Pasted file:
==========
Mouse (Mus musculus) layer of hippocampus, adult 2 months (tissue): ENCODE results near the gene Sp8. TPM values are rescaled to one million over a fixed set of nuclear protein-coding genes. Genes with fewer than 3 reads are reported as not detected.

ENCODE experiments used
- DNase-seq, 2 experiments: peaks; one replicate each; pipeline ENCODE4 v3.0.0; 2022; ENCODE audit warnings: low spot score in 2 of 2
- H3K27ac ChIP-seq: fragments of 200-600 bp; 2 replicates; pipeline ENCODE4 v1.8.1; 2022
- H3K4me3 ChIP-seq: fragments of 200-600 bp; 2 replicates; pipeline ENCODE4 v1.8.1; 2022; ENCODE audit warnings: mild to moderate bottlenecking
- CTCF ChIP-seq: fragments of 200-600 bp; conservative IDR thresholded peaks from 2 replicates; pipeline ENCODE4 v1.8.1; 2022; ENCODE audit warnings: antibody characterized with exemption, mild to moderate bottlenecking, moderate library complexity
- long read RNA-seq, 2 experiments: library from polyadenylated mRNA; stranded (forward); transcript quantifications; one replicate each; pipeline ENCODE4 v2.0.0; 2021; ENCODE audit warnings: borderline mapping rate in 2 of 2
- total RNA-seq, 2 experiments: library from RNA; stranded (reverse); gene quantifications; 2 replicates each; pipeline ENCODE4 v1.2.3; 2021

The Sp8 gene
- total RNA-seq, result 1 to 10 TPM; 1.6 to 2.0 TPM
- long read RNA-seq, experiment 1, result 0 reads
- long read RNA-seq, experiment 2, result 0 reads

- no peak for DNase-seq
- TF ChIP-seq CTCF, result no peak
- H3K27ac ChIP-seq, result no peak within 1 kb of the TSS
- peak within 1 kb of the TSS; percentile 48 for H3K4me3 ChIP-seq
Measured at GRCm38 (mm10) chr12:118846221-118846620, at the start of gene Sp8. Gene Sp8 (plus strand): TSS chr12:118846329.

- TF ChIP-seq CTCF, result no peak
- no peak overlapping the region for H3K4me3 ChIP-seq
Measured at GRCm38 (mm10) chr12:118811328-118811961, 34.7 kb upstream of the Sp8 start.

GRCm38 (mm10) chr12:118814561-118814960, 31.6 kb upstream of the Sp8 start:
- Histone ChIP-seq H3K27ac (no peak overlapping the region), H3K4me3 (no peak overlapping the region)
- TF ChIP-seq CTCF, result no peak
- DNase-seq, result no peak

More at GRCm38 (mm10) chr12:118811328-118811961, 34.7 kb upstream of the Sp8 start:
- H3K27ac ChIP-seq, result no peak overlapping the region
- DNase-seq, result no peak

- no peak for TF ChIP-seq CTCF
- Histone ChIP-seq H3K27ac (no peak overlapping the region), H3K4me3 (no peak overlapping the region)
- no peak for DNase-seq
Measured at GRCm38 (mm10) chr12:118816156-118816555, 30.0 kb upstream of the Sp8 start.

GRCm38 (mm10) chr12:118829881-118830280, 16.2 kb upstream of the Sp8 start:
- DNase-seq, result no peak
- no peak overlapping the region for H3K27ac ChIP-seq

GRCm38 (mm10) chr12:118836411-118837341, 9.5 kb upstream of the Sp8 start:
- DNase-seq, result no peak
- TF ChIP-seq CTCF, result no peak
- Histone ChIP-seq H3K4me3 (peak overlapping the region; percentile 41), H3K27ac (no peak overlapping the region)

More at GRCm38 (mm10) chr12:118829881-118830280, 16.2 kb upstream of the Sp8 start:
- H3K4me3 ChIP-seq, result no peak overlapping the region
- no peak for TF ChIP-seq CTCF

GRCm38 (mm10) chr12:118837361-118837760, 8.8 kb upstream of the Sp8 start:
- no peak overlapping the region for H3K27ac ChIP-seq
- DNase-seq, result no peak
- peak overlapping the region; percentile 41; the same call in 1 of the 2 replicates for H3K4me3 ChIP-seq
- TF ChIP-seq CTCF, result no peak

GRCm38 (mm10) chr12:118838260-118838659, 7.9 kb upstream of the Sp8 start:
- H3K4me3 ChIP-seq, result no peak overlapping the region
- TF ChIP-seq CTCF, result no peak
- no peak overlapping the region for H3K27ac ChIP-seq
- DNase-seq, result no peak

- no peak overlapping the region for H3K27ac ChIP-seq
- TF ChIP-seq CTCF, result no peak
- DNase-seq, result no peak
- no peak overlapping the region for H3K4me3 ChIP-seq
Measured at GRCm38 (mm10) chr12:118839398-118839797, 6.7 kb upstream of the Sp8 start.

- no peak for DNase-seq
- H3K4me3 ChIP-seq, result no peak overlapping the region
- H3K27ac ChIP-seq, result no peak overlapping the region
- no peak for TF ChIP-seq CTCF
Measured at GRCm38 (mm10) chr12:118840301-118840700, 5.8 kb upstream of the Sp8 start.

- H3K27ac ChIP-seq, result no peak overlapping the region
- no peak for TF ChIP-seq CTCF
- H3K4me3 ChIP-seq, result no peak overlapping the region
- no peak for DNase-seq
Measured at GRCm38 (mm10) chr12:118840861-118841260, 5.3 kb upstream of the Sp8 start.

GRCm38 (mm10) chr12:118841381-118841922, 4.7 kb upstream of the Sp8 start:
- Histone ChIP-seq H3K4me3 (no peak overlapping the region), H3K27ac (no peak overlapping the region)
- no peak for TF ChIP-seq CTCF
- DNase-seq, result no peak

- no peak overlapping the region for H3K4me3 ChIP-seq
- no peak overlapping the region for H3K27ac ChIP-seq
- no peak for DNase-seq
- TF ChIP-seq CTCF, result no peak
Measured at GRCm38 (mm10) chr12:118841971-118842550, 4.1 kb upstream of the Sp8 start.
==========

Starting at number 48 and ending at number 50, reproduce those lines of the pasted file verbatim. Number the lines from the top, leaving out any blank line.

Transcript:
- H3K4me3 ChIP-seq, result no peak overlapping the region
- TF ChIP-seq CTCF, result no peak
- no peak overlapping the region for H3K27ac ChIP-seq